Hamsters can also become stressed because they aren’t getting enough mental and physical stimulation. Boredom and a lack of enrichment can lead to frustration and stress symptoms. Stress symptoms can also develop if your hamster is unwell or in pain, so it's essential to get to know your hamster's normal behavior so that you can spot changes quickly.

How to help a stressed hamster

The most important thing you must do if you think your hamster is stressed is to take them to a veterinarian. The vet can check for signs of pain or illness and give you advice on how to combat your hamster’s stress. Once you’re sure there’s no medical reason for your hamster’s anxious behavior, you can start looking for things to tweak in their environment or your handling. 

You should ensure that your hamster’s home is the perfect size for them, with plenty of space for exercise, eating, drinking, and relaxing. Here are some tips for selecting the right size cage.

Ensure that their cage is in a quiet part of the house, away from other pets and without much footfall. Keeping up with a regular and thorough cleaning regime will also help to alleviate their stress, as will providing them with chews and toys for enrichment. When it comes to handling, it's not always easy to help your hamster feel more confident, especially if they haven't been handled from a young age. 

However, making sure that you don't smell of chemicals or perfume, keeping your movements slow, and holding them close to the ground will help.  


(Image credit: Getty Images)

Hamster body language guide

If you own a hamster, you’ll soon get to know and understand their body language if you pay close attention. But here’s an easy guide for what your hamster is trying to tell you: 

  • Happy  A happy hamster might stretch and yawn to show they are relaxed. If you watch your hamster display their normal behaviors like grooming and digging, this is a sign that they are happy. If they watch you back and have their ears pointed up, this is a sign that they're interested and curious, rather than afraid.   
  • Scared  A hamster who is scared or feeling threatened might stand on their hind legs or turn on their back, showing their teeth. They often puff out their cheeks and hold their ears flat or forward. You might hear them vocalising and, if you don’t give them space, they might bite.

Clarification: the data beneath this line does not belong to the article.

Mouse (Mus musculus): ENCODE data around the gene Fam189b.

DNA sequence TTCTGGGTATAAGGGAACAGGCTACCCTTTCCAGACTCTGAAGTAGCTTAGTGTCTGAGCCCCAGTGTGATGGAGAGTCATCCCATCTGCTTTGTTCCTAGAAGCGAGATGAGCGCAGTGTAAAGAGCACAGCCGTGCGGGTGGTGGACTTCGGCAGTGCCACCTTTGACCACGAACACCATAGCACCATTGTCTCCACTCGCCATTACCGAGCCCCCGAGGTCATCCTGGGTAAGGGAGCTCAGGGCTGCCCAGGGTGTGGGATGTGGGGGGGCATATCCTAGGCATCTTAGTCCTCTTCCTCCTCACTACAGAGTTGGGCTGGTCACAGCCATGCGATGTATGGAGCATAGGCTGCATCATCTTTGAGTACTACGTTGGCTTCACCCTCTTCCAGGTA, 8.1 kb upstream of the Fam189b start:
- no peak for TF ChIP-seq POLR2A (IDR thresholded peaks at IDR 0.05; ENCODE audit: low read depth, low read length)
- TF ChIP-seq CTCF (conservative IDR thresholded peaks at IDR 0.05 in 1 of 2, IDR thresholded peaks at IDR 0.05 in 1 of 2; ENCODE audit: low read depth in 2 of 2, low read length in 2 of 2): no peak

• Depressed  A depressed hamster might be more lethargic. However, it's common for boredom and under-stimulation to cause hyperactivity. So, you might notice them turning or rolling repeatedly, biting their cage, or over-using their wheel. 

Frequently asked questions

A hamster eating crumbs at night

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Do hamsters bite when they are stressed?

It's very common for hamsters to bite when they are stressed. They might be feeling irritable, threatened, or unwell. If your hamster has suddenly started biting or behaving aggressively, speak to a veterinarian about the possible causes. 

Can hamsters die from stress?

Hamsters are very susceptible to stress, and sudden stress can put extra strain on their heart and other body organs. If they are old or have poor underlying health, they are even more at risk of sudden death from stress. 

Although hamsters are tiny, hamster stress is a big problem. If you take home a little ball of fluff, it's worth doing your research to make sure you handle them correctly and provide them with everything they need for a happy and relaxed life. 

Dr. Hannah Godfrey BVetMed MRCVS

Dr Hannah Godfrey is a small animal vet who graduated from the Royal Veterinary College in 2011 and began work straight away at a busy mixed practice. Initially, she treated all species, but focussed on small animals from 2014. She has a passion for soft tissue surgery, ultrasound, and canine and feline dentistry, having completed additional training in these areas.